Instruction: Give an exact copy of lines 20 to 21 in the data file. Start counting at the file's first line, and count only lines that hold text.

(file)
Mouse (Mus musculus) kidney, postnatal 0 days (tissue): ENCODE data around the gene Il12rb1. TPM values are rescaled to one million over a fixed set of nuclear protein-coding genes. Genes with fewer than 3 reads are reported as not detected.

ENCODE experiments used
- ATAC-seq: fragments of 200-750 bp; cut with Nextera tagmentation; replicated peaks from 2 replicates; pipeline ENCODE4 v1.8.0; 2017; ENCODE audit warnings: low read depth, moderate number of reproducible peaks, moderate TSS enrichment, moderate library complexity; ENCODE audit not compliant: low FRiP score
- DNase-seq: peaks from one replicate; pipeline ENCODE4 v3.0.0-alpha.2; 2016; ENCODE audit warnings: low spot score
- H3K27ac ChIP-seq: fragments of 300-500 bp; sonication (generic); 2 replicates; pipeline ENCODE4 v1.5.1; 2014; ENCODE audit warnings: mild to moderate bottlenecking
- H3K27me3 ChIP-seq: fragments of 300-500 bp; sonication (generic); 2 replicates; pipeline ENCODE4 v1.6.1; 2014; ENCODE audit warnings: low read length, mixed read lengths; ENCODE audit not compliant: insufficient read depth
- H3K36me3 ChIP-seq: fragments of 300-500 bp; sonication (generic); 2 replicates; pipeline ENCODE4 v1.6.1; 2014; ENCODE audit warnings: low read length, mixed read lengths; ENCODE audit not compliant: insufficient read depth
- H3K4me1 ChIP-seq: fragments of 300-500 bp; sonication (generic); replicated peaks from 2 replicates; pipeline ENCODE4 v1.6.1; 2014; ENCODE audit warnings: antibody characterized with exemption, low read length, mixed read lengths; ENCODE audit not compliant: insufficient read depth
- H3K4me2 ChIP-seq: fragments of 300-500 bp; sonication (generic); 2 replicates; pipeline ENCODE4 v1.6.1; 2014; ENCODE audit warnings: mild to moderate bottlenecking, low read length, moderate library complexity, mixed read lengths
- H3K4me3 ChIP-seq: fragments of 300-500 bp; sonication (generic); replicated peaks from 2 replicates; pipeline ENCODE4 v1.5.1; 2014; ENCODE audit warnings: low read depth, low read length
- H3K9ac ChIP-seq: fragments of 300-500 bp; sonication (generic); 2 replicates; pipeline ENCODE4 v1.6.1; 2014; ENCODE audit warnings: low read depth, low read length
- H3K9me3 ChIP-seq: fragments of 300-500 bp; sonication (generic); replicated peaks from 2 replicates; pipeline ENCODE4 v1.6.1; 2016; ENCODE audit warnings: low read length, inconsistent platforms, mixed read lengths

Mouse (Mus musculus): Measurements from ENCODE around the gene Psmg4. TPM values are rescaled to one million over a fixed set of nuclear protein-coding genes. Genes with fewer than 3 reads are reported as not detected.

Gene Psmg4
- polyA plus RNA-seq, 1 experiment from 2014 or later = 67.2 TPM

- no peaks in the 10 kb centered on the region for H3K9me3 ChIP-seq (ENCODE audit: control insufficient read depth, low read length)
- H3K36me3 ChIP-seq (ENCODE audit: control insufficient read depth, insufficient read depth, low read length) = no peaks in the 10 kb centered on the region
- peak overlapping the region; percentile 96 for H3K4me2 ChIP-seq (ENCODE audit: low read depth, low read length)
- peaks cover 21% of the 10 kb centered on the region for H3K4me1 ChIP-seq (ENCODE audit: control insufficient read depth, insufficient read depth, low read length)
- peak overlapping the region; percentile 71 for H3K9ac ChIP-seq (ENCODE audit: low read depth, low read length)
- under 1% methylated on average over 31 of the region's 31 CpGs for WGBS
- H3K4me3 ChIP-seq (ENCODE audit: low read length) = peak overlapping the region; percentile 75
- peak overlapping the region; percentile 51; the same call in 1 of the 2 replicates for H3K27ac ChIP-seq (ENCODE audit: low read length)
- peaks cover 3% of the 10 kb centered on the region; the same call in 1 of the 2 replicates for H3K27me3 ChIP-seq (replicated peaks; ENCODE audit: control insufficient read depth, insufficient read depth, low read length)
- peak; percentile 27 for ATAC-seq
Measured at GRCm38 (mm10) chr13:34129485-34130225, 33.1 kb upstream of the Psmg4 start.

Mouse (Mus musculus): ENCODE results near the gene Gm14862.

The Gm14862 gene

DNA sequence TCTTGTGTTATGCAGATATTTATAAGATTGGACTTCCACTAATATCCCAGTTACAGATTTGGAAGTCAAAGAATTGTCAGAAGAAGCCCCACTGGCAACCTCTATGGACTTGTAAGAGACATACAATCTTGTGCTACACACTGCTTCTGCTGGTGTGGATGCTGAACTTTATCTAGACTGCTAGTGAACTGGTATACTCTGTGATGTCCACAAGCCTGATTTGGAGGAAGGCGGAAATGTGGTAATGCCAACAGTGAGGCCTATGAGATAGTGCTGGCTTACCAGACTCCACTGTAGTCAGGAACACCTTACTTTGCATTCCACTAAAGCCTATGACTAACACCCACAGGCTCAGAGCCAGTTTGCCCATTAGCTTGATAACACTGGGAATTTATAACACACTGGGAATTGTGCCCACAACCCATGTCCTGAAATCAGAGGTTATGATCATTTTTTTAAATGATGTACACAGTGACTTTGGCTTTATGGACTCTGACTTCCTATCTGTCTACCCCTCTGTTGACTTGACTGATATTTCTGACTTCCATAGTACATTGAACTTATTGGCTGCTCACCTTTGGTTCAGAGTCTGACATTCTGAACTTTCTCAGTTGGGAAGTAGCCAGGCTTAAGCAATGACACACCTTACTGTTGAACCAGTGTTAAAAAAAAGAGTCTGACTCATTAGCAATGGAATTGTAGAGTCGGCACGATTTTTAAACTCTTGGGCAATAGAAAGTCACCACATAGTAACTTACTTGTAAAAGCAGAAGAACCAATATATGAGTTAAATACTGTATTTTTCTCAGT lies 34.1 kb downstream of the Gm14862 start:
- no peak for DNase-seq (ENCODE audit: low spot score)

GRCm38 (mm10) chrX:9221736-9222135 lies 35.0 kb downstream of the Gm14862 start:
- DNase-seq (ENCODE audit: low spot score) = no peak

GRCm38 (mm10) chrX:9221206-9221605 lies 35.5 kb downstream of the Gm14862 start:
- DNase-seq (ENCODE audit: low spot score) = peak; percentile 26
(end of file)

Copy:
- peak overlapping the region; percentile 71 for H3K9ac ChIP-seq (ENCODE audit: low read depth, low read length)
- under 1% methylated on average over 31 of the region's 31 CpGs for WGBS